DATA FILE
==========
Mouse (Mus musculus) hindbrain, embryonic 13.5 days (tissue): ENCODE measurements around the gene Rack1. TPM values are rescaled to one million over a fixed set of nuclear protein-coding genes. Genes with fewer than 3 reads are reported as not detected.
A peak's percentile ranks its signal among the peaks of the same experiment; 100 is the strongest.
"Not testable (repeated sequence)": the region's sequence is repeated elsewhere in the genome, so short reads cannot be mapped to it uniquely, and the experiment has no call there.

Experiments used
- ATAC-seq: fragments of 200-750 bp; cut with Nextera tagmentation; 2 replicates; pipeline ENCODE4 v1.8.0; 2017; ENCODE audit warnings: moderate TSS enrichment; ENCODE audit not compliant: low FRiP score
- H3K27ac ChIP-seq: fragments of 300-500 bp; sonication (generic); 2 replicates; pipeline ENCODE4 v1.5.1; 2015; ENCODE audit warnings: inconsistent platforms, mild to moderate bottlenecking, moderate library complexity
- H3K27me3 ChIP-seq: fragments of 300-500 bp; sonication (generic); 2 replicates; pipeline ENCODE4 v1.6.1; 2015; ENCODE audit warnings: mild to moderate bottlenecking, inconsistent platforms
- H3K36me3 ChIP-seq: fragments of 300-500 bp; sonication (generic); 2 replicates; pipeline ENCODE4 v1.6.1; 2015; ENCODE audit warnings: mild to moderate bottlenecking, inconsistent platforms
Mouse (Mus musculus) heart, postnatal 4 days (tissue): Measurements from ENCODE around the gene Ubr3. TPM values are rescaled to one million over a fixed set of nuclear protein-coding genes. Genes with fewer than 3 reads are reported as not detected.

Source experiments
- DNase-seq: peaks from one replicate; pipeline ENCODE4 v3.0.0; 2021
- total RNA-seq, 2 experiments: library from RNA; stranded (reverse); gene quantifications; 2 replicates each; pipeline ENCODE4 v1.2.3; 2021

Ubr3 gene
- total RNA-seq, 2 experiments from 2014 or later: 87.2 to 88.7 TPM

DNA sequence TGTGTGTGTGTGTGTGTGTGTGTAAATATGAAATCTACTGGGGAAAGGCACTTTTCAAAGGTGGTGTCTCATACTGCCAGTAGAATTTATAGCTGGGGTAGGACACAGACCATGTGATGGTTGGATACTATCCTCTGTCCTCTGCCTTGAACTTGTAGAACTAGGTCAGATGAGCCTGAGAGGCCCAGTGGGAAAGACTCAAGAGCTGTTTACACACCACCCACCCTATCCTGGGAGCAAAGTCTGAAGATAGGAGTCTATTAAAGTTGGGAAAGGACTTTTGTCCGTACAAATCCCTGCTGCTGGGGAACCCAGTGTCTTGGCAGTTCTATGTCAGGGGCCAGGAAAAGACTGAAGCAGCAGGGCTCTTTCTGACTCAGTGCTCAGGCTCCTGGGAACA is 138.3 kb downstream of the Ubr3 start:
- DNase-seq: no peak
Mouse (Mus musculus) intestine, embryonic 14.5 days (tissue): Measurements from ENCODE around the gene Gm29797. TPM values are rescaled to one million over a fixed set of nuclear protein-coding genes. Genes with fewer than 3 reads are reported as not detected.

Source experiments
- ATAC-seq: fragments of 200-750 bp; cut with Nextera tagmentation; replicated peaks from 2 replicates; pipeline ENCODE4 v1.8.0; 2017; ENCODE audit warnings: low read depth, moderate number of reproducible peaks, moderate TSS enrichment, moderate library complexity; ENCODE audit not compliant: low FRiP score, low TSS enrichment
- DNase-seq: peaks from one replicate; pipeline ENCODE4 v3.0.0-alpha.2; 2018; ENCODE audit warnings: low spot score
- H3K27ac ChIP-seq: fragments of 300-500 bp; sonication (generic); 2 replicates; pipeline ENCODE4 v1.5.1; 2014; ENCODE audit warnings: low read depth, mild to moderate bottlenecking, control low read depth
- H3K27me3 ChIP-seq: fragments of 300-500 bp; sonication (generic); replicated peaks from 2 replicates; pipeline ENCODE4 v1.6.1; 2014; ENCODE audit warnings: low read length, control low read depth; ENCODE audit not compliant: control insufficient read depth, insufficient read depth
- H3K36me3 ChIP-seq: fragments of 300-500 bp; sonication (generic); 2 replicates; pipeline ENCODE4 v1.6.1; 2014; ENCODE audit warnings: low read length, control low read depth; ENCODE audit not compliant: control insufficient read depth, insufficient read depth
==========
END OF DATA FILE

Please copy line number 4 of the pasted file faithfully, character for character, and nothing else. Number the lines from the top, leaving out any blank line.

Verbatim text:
Experiments used